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Head First Networking by Al Anderson, Ryan Benedetti

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Chapter 4. Packet Analysis: You’ve Been Framed

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It’s time to go under the hood.

Network devices send data down the cable by converting the data into a signal. But how do they do this? And what else might be hiding in the signal? Just like a doctor needs to look at blood cells to identify blood-borne diseases, a network pro needs to look at what’s in the network signal to detect network intrusions, perform audits, and generally diagnose problems. And the key to all of this is packet analysis. Keep reading while we put your network signal under the microscope.

What’s the secret message?

The Head First Spy Agency specializes in conducting undercover investigations on behalf of their clients. No job is too big or too small, and they’ve just recruited you to their cause.

Here’s your first assignment:

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So how do we extract a message from a signal?

We’ve seen before that network signals contain network data. This data is encoded into a format that computers can use, so if we can decode the signal, we should be able to extract the hidden message. But how do we do this?

Brain Power

Could this signal represent something other than 1’s and 0’s?

Network cards handle encoding

Encoding is handled by the Network Interface Card, or NIC, inside the computer. It handles and decodes digital signals, and is in charge of all the messaging ins and outs on the computer.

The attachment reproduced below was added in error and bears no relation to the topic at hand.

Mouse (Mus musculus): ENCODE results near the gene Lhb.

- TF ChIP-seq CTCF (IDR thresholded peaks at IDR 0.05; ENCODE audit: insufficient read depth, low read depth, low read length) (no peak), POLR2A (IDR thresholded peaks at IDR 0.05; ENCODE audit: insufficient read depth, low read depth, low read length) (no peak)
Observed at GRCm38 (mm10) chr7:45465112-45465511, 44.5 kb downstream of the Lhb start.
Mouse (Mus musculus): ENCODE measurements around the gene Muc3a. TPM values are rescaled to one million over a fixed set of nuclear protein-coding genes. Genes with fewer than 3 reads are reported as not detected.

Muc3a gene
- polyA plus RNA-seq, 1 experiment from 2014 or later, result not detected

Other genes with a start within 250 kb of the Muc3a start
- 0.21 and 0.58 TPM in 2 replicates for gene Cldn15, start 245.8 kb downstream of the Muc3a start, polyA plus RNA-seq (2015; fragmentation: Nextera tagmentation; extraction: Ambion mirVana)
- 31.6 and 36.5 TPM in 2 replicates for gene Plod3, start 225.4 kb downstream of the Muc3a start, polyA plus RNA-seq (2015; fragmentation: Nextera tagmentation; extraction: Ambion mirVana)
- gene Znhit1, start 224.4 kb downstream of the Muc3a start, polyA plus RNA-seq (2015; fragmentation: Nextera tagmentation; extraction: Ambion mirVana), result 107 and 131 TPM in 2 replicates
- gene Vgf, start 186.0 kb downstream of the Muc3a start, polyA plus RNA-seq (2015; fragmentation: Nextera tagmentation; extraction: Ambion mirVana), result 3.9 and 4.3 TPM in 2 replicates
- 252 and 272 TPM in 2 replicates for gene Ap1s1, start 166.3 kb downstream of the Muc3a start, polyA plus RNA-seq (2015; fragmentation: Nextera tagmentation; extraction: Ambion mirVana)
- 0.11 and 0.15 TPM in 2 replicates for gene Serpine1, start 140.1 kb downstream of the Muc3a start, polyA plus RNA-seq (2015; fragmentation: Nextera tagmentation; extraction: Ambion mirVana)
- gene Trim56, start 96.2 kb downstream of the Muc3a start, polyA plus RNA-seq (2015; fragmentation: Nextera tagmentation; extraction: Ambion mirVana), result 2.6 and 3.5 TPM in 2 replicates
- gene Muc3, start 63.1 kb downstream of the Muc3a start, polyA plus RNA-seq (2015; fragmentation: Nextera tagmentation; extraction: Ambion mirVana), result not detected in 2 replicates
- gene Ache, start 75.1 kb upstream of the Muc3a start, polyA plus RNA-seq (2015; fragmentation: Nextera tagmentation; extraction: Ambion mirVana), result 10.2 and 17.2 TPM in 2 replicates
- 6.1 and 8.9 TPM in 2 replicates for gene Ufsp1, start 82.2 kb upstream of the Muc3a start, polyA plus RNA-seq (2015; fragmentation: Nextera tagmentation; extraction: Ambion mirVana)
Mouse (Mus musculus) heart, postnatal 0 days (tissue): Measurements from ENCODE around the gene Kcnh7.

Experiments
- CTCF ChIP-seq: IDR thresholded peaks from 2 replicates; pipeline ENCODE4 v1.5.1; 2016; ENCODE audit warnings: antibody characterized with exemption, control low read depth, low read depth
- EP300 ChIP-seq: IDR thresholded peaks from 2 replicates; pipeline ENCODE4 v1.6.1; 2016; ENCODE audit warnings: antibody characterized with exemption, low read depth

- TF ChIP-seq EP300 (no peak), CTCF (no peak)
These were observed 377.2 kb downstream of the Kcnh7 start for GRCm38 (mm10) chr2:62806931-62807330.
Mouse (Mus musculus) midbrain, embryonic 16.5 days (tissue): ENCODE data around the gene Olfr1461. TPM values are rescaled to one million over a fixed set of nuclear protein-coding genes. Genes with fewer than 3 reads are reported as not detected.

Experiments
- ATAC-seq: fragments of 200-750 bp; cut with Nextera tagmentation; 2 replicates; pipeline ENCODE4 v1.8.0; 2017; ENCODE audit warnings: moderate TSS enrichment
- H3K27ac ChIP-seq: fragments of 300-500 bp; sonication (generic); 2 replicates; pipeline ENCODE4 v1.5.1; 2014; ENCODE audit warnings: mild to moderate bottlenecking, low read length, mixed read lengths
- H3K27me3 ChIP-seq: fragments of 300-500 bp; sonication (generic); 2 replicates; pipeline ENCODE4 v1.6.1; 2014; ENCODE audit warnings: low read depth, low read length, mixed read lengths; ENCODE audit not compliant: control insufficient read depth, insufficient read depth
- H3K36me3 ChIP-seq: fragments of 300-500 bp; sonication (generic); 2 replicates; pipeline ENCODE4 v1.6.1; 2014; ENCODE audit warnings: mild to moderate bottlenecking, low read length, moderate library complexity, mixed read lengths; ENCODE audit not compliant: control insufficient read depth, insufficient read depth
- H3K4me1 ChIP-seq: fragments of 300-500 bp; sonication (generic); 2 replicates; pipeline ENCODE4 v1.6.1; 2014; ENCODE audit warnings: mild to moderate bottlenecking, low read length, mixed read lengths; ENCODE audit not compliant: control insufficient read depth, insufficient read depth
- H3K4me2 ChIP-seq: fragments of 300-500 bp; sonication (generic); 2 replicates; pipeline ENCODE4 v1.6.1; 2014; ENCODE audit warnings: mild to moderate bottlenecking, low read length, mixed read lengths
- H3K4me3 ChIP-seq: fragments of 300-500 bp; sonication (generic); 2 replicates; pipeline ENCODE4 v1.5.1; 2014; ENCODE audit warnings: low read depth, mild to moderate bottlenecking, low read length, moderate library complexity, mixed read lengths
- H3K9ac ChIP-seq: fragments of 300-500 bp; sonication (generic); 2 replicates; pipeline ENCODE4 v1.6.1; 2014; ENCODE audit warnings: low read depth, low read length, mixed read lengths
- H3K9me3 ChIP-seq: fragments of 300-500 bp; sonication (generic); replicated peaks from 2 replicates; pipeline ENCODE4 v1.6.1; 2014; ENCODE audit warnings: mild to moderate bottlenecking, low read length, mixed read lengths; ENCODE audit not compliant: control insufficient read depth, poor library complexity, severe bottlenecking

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So how does the NIC encode the data?

The NIC starts by taking the message that needs to be sent across the network. It then turns the message into binary numbers, a series of 0’s and 1’s. After that, it encodes these numbers, and sends corresponding voltage signals through an attached network cable.

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So if we know what the signal is, how do we find the original message?

To get the message, reverse the encoding

To find out what the message is, we need to decode the rogue network signal. Here’s what we need to do.

  1. Take the rogue signal.

    The signal is the series of voltage changes that’s been transmitted along the cable. The message is hidden inside it.

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  2. Divide the signal into equal slices using a clocking mechanism.

    By this we mean a device that pulses regularly. The clock provides a regular heartbeat.

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  3. Convert the signal into a series of 0’s and 1’s.

    To do this, look at the voltage level where the clock pulse meets the signal. The voltage level at this point determines whether the value is a 0 or a 1.